Another thing about the trains: personal space is non-existent. Sometimes guys try to feel girls up on the train, so Casper told me he holds the top handles with both hands when it's really packed so no one will accuse him of anything... I think this is sort of a good idea. At least I found out that everyone is annoyed by this situation, not just me. Hey, I don't want my junk on some other dude's trunk any more than the next guy. And neither do Japanese people... it's just necessary. After a long 12-hour day of work (more on that in future posts) and a congested train ride, many Japanese go home and keep to themselves, finding whatever sacred space is left for them. I can't say I blame them. Though with a bit of rap music and a few drinks, a subway train car could be a pretty racy club here in the states. Just sayin'. (Copyright Michael Hennings, Jan 2011)
So Casper and I made our way to Shibuya Station.. the famous Shibuya station. Basically any movie you've ever watched with footage from Japan probably has footage of people walking across the street at this busy shopping plaza. It's basically a huge station next to a GIGANTIC outdoor mall. (All these photos and more are available on my Picasa web album)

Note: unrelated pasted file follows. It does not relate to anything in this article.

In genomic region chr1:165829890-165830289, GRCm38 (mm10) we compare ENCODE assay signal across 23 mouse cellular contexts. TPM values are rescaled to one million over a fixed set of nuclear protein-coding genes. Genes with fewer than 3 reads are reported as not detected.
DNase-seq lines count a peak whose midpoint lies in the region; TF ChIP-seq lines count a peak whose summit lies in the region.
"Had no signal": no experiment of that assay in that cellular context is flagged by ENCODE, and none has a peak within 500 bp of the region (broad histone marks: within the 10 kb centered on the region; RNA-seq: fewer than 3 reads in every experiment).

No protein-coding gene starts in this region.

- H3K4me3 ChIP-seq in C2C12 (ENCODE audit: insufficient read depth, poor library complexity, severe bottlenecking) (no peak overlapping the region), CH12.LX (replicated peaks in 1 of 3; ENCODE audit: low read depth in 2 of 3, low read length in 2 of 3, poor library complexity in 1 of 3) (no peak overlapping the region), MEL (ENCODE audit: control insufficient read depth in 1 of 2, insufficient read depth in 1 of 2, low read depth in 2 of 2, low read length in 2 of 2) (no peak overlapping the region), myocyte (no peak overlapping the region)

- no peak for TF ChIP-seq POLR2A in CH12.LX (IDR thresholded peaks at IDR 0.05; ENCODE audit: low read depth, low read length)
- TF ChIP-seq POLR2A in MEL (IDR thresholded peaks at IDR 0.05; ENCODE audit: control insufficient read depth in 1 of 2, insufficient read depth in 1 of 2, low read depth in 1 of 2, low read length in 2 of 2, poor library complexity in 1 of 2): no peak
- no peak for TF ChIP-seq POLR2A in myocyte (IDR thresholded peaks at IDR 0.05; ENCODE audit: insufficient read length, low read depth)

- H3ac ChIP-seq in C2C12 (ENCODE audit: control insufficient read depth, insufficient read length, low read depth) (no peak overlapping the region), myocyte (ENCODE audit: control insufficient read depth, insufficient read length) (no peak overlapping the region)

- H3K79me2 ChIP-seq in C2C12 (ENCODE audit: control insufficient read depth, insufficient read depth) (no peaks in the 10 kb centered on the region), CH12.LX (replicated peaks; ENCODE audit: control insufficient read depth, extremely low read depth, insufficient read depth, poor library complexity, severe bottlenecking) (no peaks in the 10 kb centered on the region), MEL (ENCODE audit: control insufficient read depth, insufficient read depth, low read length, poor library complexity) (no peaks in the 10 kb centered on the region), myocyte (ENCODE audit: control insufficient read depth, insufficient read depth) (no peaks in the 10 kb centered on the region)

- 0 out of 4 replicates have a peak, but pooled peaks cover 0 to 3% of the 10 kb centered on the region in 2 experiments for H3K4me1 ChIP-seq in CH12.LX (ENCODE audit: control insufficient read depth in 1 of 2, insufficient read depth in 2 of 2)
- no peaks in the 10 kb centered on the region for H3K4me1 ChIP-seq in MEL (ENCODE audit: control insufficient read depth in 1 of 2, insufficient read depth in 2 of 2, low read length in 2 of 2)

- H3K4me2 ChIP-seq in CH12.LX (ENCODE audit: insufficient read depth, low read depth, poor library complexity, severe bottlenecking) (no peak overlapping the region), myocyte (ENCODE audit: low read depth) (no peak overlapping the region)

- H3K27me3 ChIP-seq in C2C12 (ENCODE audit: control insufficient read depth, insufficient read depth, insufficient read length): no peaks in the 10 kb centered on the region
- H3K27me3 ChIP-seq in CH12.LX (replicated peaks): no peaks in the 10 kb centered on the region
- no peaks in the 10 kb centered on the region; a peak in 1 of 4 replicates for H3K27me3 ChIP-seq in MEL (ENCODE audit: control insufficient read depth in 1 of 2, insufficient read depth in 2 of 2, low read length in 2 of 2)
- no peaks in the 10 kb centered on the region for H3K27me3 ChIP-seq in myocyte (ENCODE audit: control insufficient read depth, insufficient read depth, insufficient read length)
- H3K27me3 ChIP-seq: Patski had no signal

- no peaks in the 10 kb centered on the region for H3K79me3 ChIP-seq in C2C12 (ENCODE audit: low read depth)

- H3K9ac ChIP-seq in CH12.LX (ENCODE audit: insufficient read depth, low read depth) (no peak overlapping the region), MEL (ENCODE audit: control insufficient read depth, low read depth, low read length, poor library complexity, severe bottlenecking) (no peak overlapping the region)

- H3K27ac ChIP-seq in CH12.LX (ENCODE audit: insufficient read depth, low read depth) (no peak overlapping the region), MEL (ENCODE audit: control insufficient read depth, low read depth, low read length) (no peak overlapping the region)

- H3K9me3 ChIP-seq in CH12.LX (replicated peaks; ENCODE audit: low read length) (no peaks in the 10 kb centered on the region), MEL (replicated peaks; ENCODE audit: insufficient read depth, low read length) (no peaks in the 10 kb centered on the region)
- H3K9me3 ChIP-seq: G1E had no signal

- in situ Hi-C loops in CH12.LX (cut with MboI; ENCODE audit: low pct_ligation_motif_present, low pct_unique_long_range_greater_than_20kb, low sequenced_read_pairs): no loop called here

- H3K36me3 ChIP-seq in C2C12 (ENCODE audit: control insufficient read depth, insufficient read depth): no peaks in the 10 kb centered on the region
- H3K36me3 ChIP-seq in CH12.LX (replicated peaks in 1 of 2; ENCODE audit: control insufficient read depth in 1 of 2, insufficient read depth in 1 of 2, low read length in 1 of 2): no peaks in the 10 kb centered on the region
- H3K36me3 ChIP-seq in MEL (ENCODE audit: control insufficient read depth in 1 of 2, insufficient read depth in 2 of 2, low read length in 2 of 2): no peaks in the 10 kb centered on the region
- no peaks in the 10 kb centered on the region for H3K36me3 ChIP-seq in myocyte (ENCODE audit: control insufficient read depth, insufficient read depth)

The 2nd floor Starbucks (in the building to the right, top photo) is a pretty famous tourist spot, and we went up there to take a couple pictures/video. The curious thing about this place is just how chaotic it feels, especially to foreigners. In many ways, this is not indicative of the entirety of Tokyo. In fact, many stations are not nearly this busy, and each has its own reputation and subculture (for instance, the girls at Shibuya station are known to be "hussies/hoochie-mammas"). Shibuya station is really just an example of the western perception of Japanese life.